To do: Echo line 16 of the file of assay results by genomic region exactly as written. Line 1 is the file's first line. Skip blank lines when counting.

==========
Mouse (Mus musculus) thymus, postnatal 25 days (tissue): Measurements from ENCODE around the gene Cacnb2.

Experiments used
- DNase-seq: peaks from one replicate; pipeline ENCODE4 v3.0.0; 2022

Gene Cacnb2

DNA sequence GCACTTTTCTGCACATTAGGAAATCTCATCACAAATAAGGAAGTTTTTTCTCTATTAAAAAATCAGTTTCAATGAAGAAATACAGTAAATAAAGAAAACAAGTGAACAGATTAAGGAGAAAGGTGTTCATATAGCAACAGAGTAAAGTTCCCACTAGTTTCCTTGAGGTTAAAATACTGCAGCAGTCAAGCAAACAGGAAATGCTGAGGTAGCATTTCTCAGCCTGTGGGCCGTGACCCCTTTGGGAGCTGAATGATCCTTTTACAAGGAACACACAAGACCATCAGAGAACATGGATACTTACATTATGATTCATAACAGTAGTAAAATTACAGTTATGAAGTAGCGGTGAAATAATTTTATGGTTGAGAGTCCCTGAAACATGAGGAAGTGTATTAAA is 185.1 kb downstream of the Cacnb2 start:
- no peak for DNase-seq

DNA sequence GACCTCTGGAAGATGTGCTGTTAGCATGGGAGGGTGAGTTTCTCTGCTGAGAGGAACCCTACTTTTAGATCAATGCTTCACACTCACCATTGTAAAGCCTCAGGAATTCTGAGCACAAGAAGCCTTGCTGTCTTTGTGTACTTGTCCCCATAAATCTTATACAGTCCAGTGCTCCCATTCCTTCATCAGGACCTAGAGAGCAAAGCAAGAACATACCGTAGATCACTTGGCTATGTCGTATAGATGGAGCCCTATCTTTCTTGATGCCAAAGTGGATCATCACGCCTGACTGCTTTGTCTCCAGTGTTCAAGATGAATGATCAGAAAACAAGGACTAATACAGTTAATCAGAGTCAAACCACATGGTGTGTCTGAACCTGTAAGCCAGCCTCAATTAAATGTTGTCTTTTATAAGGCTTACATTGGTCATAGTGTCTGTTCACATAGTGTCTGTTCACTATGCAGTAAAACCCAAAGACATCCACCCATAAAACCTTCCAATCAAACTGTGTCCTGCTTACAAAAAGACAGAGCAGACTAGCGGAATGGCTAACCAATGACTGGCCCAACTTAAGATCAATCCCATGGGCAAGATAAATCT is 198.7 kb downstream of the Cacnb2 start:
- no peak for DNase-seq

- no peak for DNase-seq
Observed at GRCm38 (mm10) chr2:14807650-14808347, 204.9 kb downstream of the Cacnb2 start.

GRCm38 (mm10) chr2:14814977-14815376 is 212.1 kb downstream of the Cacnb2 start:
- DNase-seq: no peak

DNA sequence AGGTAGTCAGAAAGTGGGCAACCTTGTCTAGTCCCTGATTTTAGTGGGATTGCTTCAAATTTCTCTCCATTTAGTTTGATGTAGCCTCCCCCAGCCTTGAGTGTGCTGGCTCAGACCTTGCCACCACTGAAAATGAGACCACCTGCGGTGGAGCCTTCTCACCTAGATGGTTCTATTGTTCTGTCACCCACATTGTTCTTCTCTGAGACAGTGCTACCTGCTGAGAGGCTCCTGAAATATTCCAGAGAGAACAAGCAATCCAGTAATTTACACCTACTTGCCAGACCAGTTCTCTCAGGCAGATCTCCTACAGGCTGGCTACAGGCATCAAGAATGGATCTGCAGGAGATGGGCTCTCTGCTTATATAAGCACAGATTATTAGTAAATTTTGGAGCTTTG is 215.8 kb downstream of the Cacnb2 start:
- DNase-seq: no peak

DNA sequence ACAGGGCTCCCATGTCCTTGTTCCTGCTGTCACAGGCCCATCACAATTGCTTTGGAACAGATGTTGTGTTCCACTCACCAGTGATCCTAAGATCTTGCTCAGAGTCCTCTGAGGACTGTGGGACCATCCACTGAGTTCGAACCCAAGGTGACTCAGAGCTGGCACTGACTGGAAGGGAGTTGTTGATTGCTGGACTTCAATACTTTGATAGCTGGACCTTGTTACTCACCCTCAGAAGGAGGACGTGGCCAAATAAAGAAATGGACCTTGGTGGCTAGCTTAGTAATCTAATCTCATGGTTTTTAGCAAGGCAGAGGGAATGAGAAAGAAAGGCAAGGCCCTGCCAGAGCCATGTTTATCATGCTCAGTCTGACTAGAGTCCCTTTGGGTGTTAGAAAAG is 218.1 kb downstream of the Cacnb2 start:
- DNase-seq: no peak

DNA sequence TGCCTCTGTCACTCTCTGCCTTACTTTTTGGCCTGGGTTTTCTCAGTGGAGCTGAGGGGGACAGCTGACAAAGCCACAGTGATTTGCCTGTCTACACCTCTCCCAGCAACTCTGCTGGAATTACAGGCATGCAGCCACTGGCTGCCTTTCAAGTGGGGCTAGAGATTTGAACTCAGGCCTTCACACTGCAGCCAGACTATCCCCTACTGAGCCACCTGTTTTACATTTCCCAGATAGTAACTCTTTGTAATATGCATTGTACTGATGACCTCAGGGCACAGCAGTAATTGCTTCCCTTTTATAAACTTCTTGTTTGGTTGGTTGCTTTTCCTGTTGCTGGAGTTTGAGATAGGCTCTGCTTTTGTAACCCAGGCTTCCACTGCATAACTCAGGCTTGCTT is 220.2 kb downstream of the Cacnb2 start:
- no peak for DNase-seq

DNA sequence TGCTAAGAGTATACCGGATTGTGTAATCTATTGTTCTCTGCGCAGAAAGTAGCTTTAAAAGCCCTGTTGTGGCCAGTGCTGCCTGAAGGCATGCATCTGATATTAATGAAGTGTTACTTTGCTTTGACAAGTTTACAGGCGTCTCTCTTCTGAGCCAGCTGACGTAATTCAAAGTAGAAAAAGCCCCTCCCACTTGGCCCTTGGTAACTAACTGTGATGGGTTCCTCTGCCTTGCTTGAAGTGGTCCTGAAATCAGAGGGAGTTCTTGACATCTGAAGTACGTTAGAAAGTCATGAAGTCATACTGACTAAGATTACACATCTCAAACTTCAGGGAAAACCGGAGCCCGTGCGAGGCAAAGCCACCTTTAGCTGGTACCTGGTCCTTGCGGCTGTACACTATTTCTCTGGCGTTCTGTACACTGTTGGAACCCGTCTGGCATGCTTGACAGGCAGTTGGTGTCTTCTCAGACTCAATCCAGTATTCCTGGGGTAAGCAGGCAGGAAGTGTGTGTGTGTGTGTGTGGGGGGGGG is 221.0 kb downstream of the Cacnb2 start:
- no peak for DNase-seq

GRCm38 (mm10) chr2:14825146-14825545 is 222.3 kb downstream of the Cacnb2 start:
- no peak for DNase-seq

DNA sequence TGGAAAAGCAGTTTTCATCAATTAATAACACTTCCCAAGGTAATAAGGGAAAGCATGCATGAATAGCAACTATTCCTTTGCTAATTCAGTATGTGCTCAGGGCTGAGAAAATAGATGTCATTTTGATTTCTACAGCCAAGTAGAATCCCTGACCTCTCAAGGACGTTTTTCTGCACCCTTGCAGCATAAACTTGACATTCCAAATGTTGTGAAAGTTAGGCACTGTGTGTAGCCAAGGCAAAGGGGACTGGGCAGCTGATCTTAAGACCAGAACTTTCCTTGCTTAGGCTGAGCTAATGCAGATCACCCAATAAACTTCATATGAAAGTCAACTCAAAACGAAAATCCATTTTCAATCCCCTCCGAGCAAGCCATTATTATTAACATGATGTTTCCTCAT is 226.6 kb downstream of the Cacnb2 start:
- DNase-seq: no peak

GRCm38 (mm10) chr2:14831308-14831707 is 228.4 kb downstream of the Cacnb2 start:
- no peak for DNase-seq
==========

- DNase-seq: no peak